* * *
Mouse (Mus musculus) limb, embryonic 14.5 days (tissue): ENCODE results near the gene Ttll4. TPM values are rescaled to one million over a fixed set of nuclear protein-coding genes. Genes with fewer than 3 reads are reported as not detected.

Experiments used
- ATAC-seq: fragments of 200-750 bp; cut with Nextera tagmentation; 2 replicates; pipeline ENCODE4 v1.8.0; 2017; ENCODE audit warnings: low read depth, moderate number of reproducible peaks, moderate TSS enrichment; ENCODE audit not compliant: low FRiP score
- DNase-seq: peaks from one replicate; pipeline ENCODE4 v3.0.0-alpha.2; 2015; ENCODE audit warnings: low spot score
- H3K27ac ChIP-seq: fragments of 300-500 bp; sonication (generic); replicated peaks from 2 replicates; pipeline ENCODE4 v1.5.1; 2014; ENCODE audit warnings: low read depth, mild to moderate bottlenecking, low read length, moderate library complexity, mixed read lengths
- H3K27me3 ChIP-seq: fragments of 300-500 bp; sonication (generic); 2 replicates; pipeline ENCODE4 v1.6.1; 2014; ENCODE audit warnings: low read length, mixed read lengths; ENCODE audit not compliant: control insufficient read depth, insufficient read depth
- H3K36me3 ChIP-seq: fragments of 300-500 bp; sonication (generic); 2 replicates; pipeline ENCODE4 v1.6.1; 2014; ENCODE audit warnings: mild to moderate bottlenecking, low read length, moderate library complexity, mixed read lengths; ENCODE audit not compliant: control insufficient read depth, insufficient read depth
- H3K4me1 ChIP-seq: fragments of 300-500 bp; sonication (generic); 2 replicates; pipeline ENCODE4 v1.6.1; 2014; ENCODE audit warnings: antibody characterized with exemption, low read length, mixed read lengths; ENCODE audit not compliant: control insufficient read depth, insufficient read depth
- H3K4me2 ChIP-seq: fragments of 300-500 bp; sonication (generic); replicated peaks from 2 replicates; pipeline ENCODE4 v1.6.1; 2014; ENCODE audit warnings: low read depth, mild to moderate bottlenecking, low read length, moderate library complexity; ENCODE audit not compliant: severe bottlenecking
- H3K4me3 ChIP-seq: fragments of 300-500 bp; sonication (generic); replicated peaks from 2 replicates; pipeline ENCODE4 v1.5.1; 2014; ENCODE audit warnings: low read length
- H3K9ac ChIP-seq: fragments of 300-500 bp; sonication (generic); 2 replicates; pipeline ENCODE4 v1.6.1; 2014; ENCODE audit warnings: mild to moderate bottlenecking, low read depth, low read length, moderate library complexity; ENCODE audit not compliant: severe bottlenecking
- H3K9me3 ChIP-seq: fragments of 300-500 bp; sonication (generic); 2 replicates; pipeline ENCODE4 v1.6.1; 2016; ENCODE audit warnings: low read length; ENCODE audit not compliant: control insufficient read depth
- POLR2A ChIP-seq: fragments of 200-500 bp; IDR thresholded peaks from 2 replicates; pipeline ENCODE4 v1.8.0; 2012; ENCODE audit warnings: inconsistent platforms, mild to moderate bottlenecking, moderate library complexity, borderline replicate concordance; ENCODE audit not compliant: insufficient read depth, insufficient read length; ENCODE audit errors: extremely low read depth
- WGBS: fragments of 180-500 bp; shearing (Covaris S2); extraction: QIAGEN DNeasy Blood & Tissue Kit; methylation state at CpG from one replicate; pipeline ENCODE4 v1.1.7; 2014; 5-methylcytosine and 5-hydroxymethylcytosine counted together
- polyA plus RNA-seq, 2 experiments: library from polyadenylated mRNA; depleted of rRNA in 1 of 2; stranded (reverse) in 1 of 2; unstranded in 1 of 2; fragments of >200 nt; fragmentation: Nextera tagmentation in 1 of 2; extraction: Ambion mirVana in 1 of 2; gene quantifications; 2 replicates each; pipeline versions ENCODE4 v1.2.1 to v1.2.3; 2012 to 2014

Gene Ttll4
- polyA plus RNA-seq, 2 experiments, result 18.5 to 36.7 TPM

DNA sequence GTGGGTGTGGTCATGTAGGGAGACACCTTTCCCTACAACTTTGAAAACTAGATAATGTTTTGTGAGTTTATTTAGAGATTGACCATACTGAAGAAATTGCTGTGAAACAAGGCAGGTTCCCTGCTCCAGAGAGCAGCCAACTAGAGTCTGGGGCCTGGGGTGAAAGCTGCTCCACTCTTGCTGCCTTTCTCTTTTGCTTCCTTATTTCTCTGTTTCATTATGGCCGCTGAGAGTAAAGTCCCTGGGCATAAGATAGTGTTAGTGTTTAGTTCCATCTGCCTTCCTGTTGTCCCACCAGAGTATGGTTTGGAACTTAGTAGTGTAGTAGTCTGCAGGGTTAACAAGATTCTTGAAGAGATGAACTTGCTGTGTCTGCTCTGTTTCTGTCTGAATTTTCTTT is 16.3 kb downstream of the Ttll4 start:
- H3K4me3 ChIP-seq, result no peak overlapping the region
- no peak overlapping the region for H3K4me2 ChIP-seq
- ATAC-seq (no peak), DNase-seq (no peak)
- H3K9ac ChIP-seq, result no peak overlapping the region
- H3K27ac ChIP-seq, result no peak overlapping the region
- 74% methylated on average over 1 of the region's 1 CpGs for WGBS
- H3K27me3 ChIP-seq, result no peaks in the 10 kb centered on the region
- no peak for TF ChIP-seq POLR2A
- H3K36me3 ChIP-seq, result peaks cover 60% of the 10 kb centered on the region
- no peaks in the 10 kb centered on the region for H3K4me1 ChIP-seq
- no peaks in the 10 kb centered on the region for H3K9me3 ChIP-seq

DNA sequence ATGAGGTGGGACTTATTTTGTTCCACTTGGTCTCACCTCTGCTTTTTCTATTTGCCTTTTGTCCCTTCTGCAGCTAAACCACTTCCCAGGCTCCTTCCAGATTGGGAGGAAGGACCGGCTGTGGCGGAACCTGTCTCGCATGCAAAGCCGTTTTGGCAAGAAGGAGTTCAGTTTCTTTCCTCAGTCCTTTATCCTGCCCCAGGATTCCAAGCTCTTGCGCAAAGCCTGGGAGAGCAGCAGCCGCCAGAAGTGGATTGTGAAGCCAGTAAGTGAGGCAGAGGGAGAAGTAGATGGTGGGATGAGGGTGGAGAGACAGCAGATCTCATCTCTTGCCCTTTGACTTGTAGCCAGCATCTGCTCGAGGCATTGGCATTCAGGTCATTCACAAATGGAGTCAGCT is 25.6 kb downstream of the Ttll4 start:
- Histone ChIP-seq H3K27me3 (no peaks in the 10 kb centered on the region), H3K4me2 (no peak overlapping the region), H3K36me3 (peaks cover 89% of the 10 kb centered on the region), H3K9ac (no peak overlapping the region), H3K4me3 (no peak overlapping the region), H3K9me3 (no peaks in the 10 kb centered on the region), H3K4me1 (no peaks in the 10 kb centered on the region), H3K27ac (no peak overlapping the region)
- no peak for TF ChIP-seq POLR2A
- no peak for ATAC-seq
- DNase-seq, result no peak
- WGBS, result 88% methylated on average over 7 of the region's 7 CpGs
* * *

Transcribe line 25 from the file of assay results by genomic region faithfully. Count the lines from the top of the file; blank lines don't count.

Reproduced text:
- H3K27me3 ChIP-seq, result no peaks in the 10 kb centered on the region